Court of Appeals of Missouri, Western District, Fourth Division
from the Circuit Court of Clay County, Missouri The Honorable
Janet L. Sutton, Judge
Before: Karen King Mitchell, Chief Judge Presiding, Thomas N.
Chapman, Judge, and Cory L. Atkins, Visiting Judge
N. CHAPMAN, JUDGE
Medical Protective Company (MedPro) appeals from the judgment
of the Circuit Court of Clay County in favor of Karen Peoples
(Peoples) in the sum of $79, 922.50, enforcing a child
support lien on the personal injury proceeds previously paid
by MedPro to her ex-husband, Reynold Peoples (Ex-husband). In
its sole point on appeal, MedPro asserts that the trial court
erred because Peoples failed to meet the requirements under
§ 454.518 RSMo necessary to attach a child support lien
to the proceeds of the lawsuit that had been filed by
Ex-husband and because her compliance with the requirements
of § 454.519 (respecting liens on negligence or personal
injury demands or rights of action) was not sufficient.
Finding no error, we affirm.
dissolution of their marriage in 1998, Ex-husband was ordered
to pay Peoples $350 per month for child support, beginning on
August 1, 1998. Ex-husband has never made a child support
payment. In 2010, while an inmate in the Jefferson City
Correctional Facility, Ex-husband suffered an arterial
embolism, which ultimately resulted in the amputation of his
left leg. On February 22, 2013, Ex-husband filed a medical
malpractice lawsuit against Dr. Miguel Paniagua, alleging
negligence in the treatment of the arterial embolism.
Peoples's attorney, Michael Shipley, mailed a letter to
Dr. Paniagua's attorney, John Roark, notifying him that
Peoples held a child support lien (then in the amount of $54,
967.50) upon any claim for negligence or personal injury that
Ex-husband might have asserted against Dr. Paniagua (the Lien
Letter). Shipley attached a copy of Peoples's
"Judgment Order of Dissolution of Marriage" as well
as an affidavit attesting to the amount of Ex-husband's
child support arrearage. The Lien Letter directed Roark to
forward the correspondence to Dr. Paniagua's professional
liability insurer, MedPro. Shipley sent the Lien Letter
pursuant to § 454.519, which provides a means to assert
a child support lien on negligence or personal injury
"demands or rights of action" by certified letter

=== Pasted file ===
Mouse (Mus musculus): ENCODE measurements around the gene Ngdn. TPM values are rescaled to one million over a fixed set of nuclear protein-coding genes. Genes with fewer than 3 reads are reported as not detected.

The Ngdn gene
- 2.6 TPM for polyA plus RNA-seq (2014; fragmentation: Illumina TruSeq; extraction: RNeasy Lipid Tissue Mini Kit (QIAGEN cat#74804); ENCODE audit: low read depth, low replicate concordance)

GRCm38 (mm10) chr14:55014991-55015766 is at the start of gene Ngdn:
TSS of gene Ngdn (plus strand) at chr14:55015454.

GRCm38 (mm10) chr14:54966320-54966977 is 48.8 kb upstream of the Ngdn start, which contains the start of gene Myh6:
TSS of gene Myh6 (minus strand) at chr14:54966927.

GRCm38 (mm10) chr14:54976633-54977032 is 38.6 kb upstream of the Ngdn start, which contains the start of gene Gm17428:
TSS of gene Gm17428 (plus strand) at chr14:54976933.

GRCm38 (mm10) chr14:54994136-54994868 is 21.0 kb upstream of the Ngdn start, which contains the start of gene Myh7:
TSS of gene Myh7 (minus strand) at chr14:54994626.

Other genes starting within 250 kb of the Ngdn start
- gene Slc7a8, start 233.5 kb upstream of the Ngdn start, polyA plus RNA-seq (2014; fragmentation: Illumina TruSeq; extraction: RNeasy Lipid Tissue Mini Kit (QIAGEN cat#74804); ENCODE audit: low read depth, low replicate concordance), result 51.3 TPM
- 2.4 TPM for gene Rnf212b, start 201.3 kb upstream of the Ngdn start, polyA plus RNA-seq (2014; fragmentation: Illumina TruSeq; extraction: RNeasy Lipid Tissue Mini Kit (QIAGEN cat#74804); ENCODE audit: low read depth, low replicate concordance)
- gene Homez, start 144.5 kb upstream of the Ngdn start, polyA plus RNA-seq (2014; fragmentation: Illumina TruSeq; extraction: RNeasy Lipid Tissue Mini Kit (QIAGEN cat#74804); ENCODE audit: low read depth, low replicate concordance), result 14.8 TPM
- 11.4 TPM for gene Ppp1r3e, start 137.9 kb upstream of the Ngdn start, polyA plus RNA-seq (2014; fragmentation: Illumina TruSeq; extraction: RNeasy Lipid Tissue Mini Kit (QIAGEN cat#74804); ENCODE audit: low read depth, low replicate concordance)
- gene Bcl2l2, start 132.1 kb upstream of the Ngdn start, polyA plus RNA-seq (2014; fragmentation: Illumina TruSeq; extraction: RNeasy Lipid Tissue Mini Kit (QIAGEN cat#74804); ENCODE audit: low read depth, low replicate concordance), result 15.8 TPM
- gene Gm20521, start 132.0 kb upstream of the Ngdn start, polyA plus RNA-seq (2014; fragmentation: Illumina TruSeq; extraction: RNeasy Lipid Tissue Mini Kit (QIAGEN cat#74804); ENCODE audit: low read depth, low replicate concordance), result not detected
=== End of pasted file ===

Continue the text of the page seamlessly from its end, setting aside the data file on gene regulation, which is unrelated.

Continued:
sent to the tortfeasor or his attorney.
September of 2015, Ex-husband's medical malpractice
lawsuit was settled for $100, 000. As part of the release
agreement, Ex-husband "covenant[ed] to pay and satisfy
any valid lien or right of reimbursement in full...".
MedPro paid the entirety of the settlement proceeds to
Ex-husband and his attorney. MedPro was aware of the Lien
Letter, but paid no portion of the settlement proceeds to
petitioned the circuit court to order MedPro to reimburse her
for the full amount of her child support lien against
Ex-husband. In its Answer, MedPro argued (as it does on
appeal) that Peoples's lien notice was ineffective
because she had not filed the notice of lien in the court
where Ex-husband had filed his personal injury claim, and had
thus failed to comply with the requirements set forth under
§ 454.518 (which allows a child support obligee to
attach a lien to the proceeds of a lawsuit by filing notice
of the lien in the court where the suit is pending).
case was submitted on a joint stipulation of facts,
depositions of the parties' counsel, and trial briefs.
The circuit court entered judgment in favor of Peoples,
finding that she was permitted to provide notice of her lien
to MedPro under either § 454.518 or § 454.519. The
Court determined that Peoples's lien was valid and
enforceable because she had complied with the requirements of
§ 454.519; and entered judgment in her favor and against
MedPro in the sum of $72, 922.50, together with statutory
interest at 9% per annum. MedPro timely appeals.
sole point on appeal, MedPro argues that the circuit court
erred in entering judgment in favor of Peoples because it
misapplied the law in finding that she could assert her child
support lien, after suit had been filed, by complying with
the requirements of § 454.519 (by certified letter to
the tortfeasor or counsel) instead of the requirements of
§ 454.518 (by filing notice of her lien in the court
where the suit had been filed).
an appeal from a court-tried civil case, 'the trial
court's judgment will be affirmed unless there is no
substantial evidence to support it, it is against the weight
of the evidence, or it erroneously declares or applies the
law.'" Hill v. Missouri Dep't of
Conservation, 550 S.W.3d 463, 466-67 (Mo. banc 2018)
(quoting White v. Dir. of Revenue, 321 S.W.3d 298,
307-08 (Mo. banc 2010)). "When a case is tried on
stipulation of facts, the only issue on appeal is whether the
trial court drew the proper legal conclusions from the
stipulated facts." Hess v. Proffer, 87 S.W.3d
432, 433 (Mo. App. E.D. 2002).
circuit court's determinations of questions of law are
subject to de novo review." Hill, 550
S.W.3d at 467. Statutory interpretation is a question of law
that a reviewing Court therefore reviews de novo.
Spradling v. SSM Health Care St. Louis, 313 S.W.3d
683, 686 (Mo. banc 2010). "The statutory provisions for
enforcement of child support orders must be liberally
construed to comply with the spirit or reason behind them,
resolving all reasonable doubts in favor of ...